CHARLOTTE – In life and in football, connections are important.
Wide receiver Donte Moncrief is a prime example. The former Steeler was waived after falling out of favor. He struggled to play through a dislocated finger he suffered in training camp, and his Week 1 performance – three catches for seven yards on 10 targets – was one he called his "worst game ever."
But Carolina wide receivers coach Jim Hostler had worked with Moncrief before in Indianapolis. In 2015 with the Colts, he posted career highs in receptions (64) and receiving yards (733) to go along with six receiving touchdowns. So the Panthers gave him another shot and claimed him off waivers.
"That's huge, man, to have a coach who coached you up on your best year," Moncrief said. "Just having him back around feels good."
Head coach Ron Rivera acknowledged the Hostler-Moncrief relationship when asked about the decision to pick up the former third-round pick from Ole Miss.
And now that he's fully healthy, Moncrief is hoping for a chance to finish what's been a tough season on a high note.
"It's not sore anymore, I can actually squeeze my hand, so I feel like it's going to be a good season," Moncrief said. "I'm ready to finish the season strong here."
GVR revenge game?
Left guard Greg Van Roten was asked questions about Kyle Allen and Christian McCaffrey and the Packers defense.
Then his "revenge game" was finally mentioned and he got a good laugh.
Van Roten's NFL career started in Green Bay from 2012-13. After starting out on the practice squad, he played in 10 games over that two-year span. He then played 32 games for the Toronto Argonauts in the 2015 and 2016 seasons before coming to Carolina in 2017.
"I'm excited to go back," Van Roten said. "That's where my career started. It kind of sputtered before it got going up there. It's not the same front office when I was there, but definitely excited to go back to where it began."
Van Roten takes a lot of pride in how much he's grown as a player since. Now he's entrenched as a starter with Carolina, opening holes for arguably the league's best running back.
"I'm grateful for the opportunity Green Bay afforded me at the beginning of my career," Van Roten said. "I love football and I'm hopefully going to continue to play at a high level."
It'd be a little understandable if cornerback James Bradberry was caught off guard on the first defensive snap of last week's game against Tennessee.
Teams had been leery of challenging Bradberry, but Titans quarterback Ryan Tannehill targeted him on play No. 1, launching a deep ball to wide receiver Tajae Sharpe down the sideline. Bradberry was in pretty good position and the pass fell incomplete. But then a flag was thrown for pass interference, a 42-yard penalty.
"When I looked back at the film, I wasn't surprised. But at the time I was," Bradberry said. "As he was falling, I was looking back for the ball, so I was playing the ball. I don't know what else you want me to do. Sideline judge told me I made him fall."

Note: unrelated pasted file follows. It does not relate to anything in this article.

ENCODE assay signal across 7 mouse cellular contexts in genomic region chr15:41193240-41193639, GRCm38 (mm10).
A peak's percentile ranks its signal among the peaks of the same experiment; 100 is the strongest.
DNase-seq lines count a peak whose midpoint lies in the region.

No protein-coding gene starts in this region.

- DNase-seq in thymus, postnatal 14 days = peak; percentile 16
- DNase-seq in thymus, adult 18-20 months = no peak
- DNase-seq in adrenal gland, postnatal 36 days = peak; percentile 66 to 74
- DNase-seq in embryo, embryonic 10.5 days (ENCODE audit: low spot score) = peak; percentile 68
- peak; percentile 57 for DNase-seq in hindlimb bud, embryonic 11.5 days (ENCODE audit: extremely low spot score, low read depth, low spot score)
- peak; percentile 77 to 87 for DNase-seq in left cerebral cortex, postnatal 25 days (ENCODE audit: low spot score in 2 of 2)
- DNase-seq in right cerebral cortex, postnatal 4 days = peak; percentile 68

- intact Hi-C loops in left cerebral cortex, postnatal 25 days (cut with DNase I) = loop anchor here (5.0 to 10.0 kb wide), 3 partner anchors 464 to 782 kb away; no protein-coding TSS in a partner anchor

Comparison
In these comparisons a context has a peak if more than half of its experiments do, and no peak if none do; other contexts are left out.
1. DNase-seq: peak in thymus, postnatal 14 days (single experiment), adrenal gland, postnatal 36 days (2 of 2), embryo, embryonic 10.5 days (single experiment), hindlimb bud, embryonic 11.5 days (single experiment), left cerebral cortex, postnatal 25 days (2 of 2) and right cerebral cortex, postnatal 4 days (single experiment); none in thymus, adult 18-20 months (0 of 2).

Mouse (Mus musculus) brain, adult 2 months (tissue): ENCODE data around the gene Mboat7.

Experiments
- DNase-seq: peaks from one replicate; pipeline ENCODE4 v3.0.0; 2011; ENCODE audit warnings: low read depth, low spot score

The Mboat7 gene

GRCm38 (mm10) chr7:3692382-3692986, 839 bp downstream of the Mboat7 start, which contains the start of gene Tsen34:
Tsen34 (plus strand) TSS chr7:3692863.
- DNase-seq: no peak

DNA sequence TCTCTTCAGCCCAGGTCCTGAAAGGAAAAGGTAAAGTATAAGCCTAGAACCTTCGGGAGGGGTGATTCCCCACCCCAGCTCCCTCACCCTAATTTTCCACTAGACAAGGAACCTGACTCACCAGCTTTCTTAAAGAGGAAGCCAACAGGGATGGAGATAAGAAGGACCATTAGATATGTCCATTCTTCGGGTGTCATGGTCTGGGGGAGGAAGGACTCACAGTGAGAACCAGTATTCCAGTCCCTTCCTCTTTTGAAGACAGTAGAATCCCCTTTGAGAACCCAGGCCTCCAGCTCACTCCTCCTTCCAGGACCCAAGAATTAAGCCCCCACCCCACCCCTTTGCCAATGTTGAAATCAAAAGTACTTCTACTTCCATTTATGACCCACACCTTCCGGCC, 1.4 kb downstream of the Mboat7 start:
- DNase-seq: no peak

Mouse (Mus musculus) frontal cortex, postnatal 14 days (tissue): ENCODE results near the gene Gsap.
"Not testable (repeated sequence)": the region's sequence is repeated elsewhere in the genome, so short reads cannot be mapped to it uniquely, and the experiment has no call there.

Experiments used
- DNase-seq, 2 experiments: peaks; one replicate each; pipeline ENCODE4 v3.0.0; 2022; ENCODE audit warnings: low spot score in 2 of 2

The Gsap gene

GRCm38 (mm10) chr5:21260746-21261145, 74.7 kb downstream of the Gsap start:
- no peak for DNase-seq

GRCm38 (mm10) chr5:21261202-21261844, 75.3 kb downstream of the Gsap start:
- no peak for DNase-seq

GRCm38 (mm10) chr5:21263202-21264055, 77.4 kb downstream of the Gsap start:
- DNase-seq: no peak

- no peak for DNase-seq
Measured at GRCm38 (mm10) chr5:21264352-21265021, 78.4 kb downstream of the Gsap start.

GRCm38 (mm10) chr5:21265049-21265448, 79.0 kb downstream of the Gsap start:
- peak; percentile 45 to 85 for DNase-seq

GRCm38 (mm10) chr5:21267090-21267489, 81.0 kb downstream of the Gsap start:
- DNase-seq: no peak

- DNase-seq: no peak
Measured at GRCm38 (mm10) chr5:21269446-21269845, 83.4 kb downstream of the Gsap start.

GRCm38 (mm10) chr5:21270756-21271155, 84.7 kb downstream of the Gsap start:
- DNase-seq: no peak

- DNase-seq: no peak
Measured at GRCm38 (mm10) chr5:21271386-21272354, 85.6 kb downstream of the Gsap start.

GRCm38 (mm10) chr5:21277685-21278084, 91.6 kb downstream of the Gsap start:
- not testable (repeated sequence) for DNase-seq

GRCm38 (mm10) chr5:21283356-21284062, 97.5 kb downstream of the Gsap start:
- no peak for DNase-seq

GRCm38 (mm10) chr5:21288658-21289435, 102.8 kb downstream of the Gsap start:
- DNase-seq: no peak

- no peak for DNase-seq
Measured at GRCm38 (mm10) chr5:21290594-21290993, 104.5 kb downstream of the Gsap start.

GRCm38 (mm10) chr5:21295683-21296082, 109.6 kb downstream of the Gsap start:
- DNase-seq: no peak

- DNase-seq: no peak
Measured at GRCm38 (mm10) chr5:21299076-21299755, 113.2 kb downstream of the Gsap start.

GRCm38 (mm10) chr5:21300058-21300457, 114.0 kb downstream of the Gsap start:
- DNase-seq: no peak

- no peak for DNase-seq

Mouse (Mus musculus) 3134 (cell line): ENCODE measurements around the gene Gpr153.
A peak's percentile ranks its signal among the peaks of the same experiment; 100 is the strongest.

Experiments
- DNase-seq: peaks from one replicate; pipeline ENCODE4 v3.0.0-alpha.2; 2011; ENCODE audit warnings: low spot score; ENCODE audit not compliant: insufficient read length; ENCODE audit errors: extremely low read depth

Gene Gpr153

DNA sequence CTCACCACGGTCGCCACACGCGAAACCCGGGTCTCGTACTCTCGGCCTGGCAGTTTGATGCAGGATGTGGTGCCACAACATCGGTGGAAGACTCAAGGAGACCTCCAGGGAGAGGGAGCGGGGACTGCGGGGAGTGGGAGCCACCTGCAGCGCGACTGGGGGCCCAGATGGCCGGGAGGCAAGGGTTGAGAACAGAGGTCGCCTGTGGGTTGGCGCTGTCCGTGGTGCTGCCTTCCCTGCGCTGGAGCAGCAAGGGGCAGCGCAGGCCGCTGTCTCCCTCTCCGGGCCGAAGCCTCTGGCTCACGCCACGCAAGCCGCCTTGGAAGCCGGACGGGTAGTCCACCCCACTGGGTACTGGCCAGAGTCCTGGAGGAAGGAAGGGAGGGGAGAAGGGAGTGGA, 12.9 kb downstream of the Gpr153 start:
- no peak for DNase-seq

Late in the game, Bradberry was again penalized for pass interference, but that one was intentional. The play was extended and he lost track of wide receiver Corey Davis down the field.
"Yeah, that was definitely PI," Bradberry said with a smile. "It was a double move on an extended play. I didn't know where the ball was. I just wanted to make sure he didn't catch it."
At any rate, the penalty was wiped out thanks to an illegal hands to the face penalty on the Tennessee O-line.
But Bradberry soon after exited the game with a groin injury. He hasn't practiced yet this week but believes he's on track to play against the Packers
"For sure. It's getting better," Bradberry said.
This is real earth-shattering stuff, but the Panthers sure could use their No. 1 corner against Aaron Rodgers. Bradberry ranks second in the NFL among corners who have played at least 80 percent of snaps with a 52.6 passer rating against him.
"It's a huge test for us," Bradberry said.
Norv sees a lot of growth potential
Offensive coordinator Norv Turner repeated the word "disappointed" when talking about quarterback Cam Newton landing on injured reserve.
"I'm disappointed for Cam," Turner said. "I know how much it means to him and how hard he's worked doing everything he can to get healthy."
But the Panthers have to move forward with Allen. The second-year quarterback has done some good things, winning five of his six starts this year, and Turner expects him to play better as the year progresses. Same goes for the entire offense.
"We have so much room for improvement," Turner said. "We've got a quarterback who has started seven games, two receivers that are essentially in their second year. We probably have six or seven starters under 25 years old. It's an exciting group. We have a lot to be excited about."
Turner was very excited about the performances put forth by wide receivers DJ Moore and Curtis Samuel last week versus the Titans.
Moore had seven catches for 101 yards and Samuel posted three receptions for 64 yards and a touchdown. This after the duo was taking a bit of heat.
"It was very much like the performance they had in London. I guess because it was in London it didn't count," Turner quipped.
And really, Moore especially could have had a lot more production if a couple of Allen's passes were more on target.
"Honestly, DJ was behind them two or three more times," Turner said. "He could have ended with two or three touchdowns. We've just got to get the ball out sooner and get it out further."